Wednesday, October 29, 2014

"W" is for Wedge Jig

How to build a wedge jig

If you saw the recent Pottery Barn catalog chances are you love these wood stars as much as me:

And you quickly think 'I can DIY that surely!'.  However after much trial and error I consulted fellow buildy blogger Jamison at Rogue Engineer who quickly informed me I needed a 54 degree angle.


Never fear I have the solution.
If you want to make a five pointed wood star you are going to need a wedge jig.
And I'm going to show you how to make one.

(Because I googled it to death and couldn't find a tutorial :).)


- 3/4" scrap plywood
- 1x2 pine board scrap
- 2" wood screws
- wood glue
- protractor
- pencil
- miter saw

(You don't need a measuring tape for this project somehow it ended up in the picture.)

The wedge jig can be used for most miter cuts that exceed your saw's settings.  In this case we are making a jig for 54 degrees but you can make this jig to fit your necessary miter.  

Essentially we are moving the fence forward to make a steeper angle.

How to build a wedge jig for a miter saw:

Step 1: Set your miter saw for a 30 degree miter cut.  I choose 30 degrees because it seemed like good middle ground, not too steep.

Step 2: Set the 3/4" plywood scrap flush to fence and make the cut.

Step 3: Go old school and use a protractor to mark a 36 degree angle off of the fresh miter cut.  The goal is to get up to a 54 degree miter cut so 90 - 54 = 36. 

Step 4: Draw a line for the 36 degree angle from the red dot through your mark.

Step 5: Glue and attach the 1x2 pine board on the narrow side flush up to the line you just drew (in red above).  Predrill and countersink 2" wood screws down into the 1x2 board.  Don't worry if the 1x2 extends off the plywood at this point.

Step 6: Reset the miter back to 0 degrees and cut the excess 1x2 flush to the plywood.  Do this for both ends of the 1x2.

Your wedge jig is complete and ready to use.
Don't forget to set the miter back to 30 degrees before making any cuts!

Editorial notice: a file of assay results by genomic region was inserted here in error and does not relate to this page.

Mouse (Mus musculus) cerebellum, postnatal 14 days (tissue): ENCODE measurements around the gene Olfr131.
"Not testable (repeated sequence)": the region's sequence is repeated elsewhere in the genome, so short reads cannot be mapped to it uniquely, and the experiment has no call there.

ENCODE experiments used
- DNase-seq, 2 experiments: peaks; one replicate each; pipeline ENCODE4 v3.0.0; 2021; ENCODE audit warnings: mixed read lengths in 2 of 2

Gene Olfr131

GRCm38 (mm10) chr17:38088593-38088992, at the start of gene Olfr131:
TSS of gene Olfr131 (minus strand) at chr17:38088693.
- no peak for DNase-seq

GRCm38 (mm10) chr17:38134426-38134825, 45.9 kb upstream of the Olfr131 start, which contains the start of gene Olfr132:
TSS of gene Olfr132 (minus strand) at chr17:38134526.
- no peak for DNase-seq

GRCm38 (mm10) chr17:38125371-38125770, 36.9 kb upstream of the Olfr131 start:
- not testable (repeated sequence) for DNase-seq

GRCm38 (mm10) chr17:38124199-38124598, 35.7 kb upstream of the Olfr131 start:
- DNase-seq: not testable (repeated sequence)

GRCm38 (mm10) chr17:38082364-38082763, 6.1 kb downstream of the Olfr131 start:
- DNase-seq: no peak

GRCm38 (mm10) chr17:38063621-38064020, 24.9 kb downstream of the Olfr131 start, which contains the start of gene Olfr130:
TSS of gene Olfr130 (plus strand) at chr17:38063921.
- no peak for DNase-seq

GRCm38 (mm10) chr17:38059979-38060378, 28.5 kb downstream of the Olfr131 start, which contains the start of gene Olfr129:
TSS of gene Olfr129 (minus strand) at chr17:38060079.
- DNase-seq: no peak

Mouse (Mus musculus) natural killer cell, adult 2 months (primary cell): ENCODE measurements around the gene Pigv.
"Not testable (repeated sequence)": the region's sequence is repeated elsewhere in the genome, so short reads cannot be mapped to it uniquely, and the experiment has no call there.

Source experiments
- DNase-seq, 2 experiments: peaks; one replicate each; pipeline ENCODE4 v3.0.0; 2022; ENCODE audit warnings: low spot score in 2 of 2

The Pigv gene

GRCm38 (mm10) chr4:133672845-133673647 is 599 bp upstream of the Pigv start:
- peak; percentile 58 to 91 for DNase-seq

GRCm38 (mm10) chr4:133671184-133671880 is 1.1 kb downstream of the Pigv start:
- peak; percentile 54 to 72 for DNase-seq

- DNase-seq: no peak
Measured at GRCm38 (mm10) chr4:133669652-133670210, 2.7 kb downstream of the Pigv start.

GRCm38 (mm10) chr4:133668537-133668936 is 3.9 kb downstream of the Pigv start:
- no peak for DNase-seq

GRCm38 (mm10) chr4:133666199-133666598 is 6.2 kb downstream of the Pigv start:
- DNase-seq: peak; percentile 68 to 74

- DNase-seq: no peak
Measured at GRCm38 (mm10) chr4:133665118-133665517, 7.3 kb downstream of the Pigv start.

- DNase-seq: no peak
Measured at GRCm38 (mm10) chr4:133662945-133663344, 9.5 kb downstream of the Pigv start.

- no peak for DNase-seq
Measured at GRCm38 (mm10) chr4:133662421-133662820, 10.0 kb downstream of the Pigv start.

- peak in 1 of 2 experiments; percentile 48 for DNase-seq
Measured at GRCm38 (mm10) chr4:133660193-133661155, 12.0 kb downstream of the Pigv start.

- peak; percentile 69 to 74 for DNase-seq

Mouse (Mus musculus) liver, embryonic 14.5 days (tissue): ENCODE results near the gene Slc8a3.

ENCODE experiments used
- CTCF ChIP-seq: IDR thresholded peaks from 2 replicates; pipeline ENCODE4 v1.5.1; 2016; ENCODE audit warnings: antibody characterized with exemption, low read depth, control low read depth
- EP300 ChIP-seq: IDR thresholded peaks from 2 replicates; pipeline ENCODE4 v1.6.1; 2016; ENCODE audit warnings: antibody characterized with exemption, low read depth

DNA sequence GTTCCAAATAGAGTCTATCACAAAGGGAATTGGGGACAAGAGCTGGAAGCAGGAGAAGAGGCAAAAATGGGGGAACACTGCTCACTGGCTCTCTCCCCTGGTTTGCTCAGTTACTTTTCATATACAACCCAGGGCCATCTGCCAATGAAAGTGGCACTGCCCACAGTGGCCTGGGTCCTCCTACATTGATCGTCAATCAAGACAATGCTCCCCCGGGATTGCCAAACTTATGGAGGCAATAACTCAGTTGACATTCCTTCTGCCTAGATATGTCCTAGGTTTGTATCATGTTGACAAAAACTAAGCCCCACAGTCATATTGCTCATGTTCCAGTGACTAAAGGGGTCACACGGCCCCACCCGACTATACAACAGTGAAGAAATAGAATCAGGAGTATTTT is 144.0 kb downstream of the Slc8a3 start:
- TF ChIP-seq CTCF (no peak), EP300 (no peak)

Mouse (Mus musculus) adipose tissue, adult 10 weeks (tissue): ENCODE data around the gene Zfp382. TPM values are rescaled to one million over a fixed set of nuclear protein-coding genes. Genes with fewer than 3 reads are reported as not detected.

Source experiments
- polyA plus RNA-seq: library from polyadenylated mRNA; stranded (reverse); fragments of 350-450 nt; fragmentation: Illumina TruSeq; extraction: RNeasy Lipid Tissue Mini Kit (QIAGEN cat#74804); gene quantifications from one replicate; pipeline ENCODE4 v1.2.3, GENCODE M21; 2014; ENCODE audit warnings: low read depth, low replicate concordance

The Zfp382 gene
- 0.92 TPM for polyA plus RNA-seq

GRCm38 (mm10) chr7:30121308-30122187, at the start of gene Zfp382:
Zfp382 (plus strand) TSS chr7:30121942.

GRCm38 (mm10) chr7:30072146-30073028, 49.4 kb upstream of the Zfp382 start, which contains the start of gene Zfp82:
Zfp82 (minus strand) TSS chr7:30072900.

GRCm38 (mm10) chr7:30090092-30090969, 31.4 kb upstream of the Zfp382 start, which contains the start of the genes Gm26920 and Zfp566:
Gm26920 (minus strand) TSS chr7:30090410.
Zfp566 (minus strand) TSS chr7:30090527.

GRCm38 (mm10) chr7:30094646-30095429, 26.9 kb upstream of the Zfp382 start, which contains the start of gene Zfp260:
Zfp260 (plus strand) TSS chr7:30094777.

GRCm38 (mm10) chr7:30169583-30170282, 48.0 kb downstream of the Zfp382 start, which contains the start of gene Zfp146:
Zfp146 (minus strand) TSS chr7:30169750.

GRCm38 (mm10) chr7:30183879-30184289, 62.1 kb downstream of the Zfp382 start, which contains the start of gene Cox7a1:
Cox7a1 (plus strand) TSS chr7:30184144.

Also be sure to use a clamp to keep the jig secure.  If you want additional security consider adding a perpendicular wood fence to the plywood (where it meets the saw fence) then you can clamp the wood fence to the saw fence as well.

Now place the piece to be cut in front of the wedge - here I used about an 8" piece of 1x3 pine.  Be sure to clamp the piece to the wedge fence and cut away.

54 degree miter done on a miter saw using a wedge jig


Rebecca Mimnagh said...

So clever! I never could've even dreamed this up! I've had to do a few cuts that weren't 'set' on my miter saw and ended up using a protractor and probably a very dangerous cutting've single-handedly saved me time and possibly a few fingers!!

Deez Nailz - Canadas most fabulous hand model said...

wow ~ thanks for posting this thurough tutorial. love your blog!

BP Furniture said...

This is great. Will definitely be making one of these later.

Thank you


Kellie said...

We made these! My husband figured out to change the angle of the wedge jig slightly so that he wouldn't have to keep resetting the miter saw angle after each cut. Instead of 30 degrees he put the miter saw at 36 and made the wedge jig to accommodate the difference. Then the miter saw is all set for the 36 degree cut. :) Thanks for the instructions!

Peter said...

Thanks for the tutorial. Always battled with angles larger than 45 degrees. Going to improve the jig though and will share with all. I have thought of a way the jig can be fully adjustable from 45 to 90 degrees so that you don't have to reset the machine all the time. Thanks for the foundation.

Bernice D. Miller said...

I can’t believe how beautiful everything is! O.K., I am really ashamed to admit I have a compound Miter saw, that I have never used! I bought it about 6 months ago at a garage sale from a guy who was seriously down on his luck and selling all his tools, everything. It was kind of sad, but I guess we both got something out of the deal. I need to figure out how to use it, and then there will be no stopping! You really have inspired me in so many ways.

Tad Thies said...

What was the size of the plywood that you started with? i am guessing 24x18?